"I think that once it's a go, we'll know what the steps are and what gradual means. My understanding is that it will be gradual until it reaches 120 cfs, and this is what the state asked for. That it be done gradually to allow assessment of the impact down stream."
Braker said the request to cut the flow from Normandy back has come from many water systems, "and that request has been under consideration for a long time now," adding that local officials started looking that the situation in June.
But nothing was done seriously until the end of August, Braker said. "There were some people that said there wasn't going to be a problem because it's going to rain and everything will be fine. But it didn't rain and people started to realize that there was a serious problem."
Meetings were held in Columbia in late September with area utility officials who make up the Duck River Agency Technical Advisory Committee (DRATAC). Braker said there was consensus from all involved that something had to be done immediately "and instead of a small cutback, five percent, they were talking about a 20 to 25 percent cutback."
Officials were optimistic that the flow cutbacks would be put into place on Oct. 1, but concerns were raised about the mussels at that time, which has held up the flow reduction by 15 days.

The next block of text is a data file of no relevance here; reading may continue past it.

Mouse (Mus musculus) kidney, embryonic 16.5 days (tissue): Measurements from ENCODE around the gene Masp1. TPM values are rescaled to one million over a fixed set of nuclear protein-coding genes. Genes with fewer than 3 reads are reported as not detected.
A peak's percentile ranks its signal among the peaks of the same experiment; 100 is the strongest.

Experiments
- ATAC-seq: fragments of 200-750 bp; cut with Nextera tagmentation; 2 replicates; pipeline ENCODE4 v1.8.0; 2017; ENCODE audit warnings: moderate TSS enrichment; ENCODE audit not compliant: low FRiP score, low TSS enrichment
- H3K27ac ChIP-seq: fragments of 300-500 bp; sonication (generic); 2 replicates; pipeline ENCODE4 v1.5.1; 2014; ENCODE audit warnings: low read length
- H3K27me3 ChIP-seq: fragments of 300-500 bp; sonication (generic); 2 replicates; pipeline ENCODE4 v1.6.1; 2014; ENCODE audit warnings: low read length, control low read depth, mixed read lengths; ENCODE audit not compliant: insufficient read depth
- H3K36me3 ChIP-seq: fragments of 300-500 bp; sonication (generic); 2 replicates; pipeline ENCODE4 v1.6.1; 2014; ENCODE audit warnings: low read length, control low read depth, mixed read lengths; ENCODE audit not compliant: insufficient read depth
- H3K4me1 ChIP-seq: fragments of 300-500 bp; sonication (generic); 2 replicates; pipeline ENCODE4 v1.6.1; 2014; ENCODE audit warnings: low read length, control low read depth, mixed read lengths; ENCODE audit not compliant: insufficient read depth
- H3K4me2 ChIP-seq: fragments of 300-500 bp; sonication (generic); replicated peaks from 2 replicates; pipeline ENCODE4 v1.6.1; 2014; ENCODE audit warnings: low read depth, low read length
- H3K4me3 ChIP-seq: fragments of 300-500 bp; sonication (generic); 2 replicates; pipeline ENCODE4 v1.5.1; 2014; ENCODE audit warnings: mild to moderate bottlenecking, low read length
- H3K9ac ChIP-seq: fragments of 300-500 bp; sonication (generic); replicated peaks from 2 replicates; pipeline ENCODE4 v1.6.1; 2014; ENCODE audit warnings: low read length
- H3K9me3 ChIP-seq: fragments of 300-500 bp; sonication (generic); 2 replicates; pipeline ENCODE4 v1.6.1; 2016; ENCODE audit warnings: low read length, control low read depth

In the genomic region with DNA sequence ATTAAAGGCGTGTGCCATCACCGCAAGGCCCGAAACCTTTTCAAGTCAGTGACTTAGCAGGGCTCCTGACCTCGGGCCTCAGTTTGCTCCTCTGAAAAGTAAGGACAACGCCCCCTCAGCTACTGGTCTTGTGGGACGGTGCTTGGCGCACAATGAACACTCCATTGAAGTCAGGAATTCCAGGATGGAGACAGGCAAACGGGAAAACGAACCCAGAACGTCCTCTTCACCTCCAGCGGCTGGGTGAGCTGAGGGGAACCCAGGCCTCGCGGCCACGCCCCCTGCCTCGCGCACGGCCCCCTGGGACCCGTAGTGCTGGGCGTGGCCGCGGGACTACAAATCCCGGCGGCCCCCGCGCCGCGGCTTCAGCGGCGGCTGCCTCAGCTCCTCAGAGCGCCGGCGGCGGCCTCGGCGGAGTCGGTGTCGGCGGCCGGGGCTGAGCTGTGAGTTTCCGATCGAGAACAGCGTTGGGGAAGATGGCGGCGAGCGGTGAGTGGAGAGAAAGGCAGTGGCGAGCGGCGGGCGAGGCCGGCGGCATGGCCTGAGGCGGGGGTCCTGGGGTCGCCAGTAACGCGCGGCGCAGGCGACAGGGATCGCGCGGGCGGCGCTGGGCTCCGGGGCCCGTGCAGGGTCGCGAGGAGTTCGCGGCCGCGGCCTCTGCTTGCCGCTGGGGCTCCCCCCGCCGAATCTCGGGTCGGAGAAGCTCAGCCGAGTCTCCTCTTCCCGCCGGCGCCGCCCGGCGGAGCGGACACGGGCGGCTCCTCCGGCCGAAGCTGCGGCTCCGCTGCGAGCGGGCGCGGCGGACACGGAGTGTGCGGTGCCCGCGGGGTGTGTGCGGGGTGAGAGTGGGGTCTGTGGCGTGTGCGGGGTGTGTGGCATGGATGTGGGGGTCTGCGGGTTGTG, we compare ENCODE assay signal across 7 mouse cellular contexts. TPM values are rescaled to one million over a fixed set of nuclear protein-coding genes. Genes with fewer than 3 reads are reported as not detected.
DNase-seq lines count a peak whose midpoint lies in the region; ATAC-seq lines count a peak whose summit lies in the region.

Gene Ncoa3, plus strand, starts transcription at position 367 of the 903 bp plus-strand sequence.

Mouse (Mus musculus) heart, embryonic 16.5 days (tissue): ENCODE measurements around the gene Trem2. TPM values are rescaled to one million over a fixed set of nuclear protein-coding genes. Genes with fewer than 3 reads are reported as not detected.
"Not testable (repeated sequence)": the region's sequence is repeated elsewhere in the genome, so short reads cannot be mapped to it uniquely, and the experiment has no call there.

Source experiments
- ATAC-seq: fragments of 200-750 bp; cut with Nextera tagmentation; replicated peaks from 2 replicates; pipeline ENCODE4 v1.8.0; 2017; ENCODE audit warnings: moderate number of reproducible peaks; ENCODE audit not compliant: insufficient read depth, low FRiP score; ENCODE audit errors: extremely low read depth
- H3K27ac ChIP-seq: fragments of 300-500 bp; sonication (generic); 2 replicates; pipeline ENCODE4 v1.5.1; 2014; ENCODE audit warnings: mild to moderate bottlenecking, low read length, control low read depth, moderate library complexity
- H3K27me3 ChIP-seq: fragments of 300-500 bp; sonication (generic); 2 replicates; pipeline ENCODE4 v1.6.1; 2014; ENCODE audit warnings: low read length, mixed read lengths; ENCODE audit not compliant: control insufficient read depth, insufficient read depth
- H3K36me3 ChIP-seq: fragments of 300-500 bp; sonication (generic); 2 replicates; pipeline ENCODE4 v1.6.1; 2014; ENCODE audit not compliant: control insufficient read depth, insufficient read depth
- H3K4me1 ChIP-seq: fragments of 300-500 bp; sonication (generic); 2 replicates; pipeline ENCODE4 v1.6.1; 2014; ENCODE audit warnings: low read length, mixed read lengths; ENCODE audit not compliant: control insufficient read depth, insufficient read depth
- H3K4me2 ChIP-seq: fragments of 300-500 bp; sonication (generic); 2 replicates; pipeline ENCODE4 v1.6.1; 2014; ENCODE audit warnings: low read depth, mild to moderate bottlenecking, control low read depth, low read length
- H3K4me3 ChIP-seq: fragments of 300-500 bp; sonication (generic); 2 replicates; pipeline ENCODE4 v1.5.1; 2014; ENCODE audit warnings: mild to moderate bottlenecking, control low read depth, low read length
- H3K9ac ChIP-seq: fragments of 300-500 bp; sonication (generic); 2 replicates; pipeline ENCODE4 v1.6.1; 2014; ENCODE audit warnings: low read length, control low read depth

Most of the water in the river is used for flow maintenance, Braker said, for fish and wildlife requirements and for the wastewater plant. "Cutting back on your water consumption has very little impact," he said, adding that outdoor use is a bigger issue, since most of the water used indoors by city customers goes back into the river through the sewer system.
Some rain was in the forecast for today, but Crowell said the area is going to need a whole lot more before the situation improves.
"It's still looking serious toward next spring and summer unless we have a very wet winter and spring and we're not going to get up back to levels (on the lake) where TVA and TDEC want it to be."
Much of the water that flows from the dam to Shelbyville is soaked into the ground due to the unprecedented drought. Hopefully cooler weather will result in less evaporation, Braker said.
However, Braker stressed that if the shortage continues, DRUC will be the first to feel the effects, with Tullahoma and Manchester treatment plants not able to get any more water. They are working to obtain temporary pumps to slide down further into the lake to get water, which could cost the Coffee County utility around $100,000.
But Braker says if the drought continues beyond that, eventually TVA or the state will have to make a decision to either let the lake run dry, or close it "to keep everything in the lake from dying."
"Someone is going to have to say, 'We have to stop letting water out of the lake because the lake is literally going to run out of water and will kill everything in it,'" Braker said. "At that point, we're all out of water, from Manchester and Tullahoma, all the way to Columbia. A quarter of a million people -- no water."
Senior Staff Writer Clint Confehr contributed to this report.